The Russian government is legitimately entitled, as are other governments, to hold views on the outcome of foreign elections. After all, many European governments, including those of Germany and France, were adamantly opposed to Trump winning the US election, instead preferring his Democratic rival Hillary Clinton. But they weren’t subjected to criticism that they were interfering in the American election.
Regarding France, Russian state interests might be best served by Marine Le Pen (pictured) taking the presidency. She has expressed a desire to restore friendlier relations with Moscow and to jettison the NATO agenda of hostility towards Russia. Her anti-EU views would also help to undermine the Washington-led atlanticist axis which has driven enmity between Europe and Russia.
The Kremlin has been careful to not make any public statements on the outcome of the French election, nor of any other foreign election, maintaining that it does not interfere. Nevertheless, Moscow is entitled to have its own private assessment on what would serve its own national interests. There’s nothing untoward about that. It seems almost bizarre to have to explain that.
But such is the fever-pitch and hysteria about alleged Russian malfeasance that the slightest sign, such as a random news article airing critical comments as in the Macron example, is taken as «proof» of Kremlin interference.
This is in spite of the fact that no evidence is presented. German state intelligence, for instance, recently concluded that there was no evidence to support allegations that Russia was running a Trump-like influence campaign against Chancellor Merkel ahead of her country’s elections being held in September.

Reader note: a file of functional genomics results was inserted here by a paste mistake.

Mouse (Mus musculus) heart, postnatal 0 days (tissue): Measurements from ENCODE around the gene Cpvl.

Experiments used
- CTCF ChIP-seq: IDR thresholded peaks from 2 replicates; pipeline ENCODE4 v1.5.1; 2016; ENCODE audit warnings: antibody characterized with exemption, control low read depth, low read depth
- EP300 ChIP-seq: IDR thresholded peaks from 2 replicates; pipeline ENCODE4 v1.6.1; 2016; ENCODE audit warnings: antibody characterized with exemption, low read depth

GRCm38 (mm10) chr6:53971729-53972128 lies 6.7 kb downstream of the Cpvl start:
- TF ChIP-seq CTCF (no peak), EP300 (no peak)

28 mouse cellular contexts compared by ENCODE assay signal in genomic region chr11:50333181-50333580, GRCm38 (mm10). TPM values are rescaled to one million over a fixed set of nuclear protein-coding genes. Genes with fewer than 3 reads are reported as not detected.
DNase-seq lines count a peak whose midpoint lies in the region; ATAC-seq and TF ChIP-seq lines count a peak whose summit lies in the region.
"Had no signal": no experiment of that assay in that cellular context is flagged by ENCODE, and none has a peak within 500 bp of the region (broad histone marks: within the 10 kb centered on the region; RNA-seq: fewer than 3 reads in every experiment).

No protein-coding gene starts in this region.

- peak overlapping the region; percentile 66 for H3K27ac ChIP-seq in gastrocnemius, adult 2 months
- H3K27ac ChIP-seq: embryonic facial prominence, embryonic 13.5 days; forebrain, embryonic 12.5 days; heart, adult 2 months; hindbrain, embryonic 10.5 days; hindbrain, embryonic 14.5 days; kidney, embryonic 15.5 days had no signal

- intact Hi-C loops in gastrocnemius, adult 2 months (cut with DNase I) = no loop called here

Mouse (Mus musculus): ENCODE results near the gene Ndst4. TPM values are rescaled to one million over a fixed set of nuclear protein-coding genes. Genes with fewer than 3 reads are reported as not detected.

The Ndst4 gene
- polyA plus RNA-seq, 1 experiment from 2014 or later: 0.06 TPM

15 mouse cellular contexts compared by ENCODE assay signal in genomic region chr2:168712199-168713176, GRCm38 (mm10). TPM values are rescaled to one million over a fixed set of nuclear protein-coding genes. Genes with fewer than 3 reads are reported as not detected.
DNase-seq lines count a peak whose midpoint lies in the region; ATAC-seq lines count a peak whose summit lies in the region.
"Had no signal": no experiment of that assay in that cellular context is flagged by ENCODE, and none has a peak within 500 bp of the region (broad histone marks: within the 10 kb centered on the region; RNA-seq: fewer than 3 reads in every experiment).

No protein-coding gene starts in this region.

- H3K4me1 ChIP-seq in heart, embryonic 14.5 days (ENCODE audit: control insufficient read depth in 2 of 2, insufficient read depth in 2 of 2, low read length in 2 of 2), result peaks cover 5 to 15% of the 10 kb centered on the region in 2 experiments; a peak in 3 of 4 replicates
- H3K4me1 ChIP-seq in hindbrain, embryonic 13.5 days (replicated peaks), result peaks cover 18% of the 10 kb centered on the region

Perhaps the most egregious expression to date of the Russian interference narrative were claims made this week by Britain’s Telegraph newspaper that the Kremlin had sponsored a coup attempt against the government of Montenegro last October.
Russian foreign minister Sergey Lavrov (pictured) lambasted the evidence-free claims as «absurd». Lavrov said it «is just another one in a series of groundless assertions blaming our country for carrying out cyberattacks against the entire West, interfering in election campaigns in the bulk of Western countries as well as allegations pointing to the Trump administration’s ties with Russian secret services, among other things».
The height of absurdity is Britain this week hosting Emmanuel Macron at the Downing Street residence of Prime Minister Theresa May.
May’s intervention is a full-on endorsement of this one candidate at a crucial time in the French election which sees his main rival Marine Le Pen taking a decisive lead in the polls.
But where are the headlines denouncing «British interference» in French democracy?
Western media are too preoccupied digging up far-fetched stories claiming Russian interference based on the flimsiest speculation.
That double standard is clear evidence of the irrational Russophobia that is gripping Western governments and news media. Russophobia that has become a psychosis.
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About the author
Finian Cunningham is a former editor and writer for major news media organizations. He has written extensively on international affairs, with articles published in several languages.